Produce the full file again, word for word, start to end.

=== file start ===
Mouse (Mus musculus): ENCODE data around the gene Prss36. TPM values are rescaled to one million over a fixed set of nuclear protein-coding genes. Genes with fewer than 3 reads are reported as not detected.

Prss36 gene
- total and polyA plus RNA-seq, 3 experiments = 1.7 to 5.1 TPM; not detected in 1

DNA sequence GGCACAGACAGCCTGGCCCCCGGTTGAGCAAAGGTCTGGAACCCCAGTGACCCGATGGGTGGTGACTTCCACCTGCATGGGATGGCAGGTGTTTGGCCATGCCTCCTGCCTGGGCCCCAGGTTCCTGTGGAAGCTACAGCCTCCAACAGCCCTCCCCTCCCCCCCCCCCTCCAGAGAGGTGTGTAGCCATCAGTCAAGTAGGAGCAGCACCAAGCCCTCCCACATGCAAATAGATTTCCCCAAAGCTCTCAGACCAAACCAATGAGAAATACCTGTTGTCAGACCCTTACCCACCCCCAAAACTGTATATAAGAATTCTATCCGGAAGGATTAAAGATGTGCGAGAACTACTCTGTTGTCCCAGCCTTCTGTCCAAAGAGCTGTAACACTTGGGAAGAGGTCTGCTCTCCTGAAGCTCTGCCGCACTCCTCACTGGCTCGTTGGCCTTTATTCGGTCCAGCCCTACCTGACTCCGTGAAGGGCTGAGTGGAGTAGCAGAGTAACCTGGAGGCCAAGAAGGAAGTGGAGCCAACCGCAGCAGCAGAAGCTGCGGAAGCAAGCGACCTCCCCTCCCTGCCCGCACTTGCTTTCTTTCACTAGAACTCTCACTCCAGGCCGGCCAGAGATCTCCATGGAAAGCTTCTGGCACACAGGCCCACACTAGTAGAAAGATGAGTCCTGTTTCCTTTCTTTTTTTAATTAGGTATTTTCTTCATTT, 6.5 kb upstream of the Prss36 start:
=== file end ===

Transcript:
Mouse (Mus musculus): ENCODE data around the gene Prss36. TPM values are rescaled to one million over a fixed set of nuclear protein-coding genes. Genes with fewer than 3 reads are reported as not detected.

Prss36 gene
- total and polyA plus RNA-seq, 3 experiments = 1.7 to 5.1 TPM; not detected in 1

DNA sequence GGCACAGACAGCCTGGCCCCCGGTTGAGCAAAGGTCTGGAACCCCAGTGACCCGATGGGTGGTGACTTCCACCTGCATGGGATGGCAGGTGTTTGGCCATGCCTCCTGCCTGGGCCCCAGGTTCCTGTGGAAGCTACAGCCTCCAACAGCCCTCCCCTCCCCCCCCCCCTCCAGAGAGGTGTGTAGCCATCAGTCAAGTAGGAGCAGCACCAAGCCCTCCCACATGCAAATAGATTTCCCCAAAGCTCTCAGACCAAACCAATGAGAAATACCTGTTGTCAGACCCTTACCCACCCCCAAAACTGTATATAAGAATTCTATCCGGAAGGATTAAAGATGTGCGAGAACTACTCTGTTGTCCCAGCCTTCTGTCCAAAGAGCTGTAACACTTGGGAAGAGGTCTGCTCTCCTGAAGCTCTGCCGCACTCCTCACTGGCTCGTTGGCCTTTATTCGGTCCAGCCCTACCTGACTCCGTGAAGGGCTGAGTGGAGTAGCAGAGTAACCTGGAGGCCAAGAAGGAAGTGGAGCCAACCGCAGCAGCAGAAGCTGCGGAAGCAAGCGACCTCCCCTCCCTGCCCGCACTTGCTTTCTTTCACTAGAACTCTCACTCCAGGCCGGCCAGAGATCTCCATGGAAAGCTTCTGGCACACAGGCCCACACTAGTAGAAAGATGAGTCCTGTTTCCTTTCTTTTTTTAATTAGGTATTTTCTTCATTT, 6.5 kb upstream of the Prss36 start: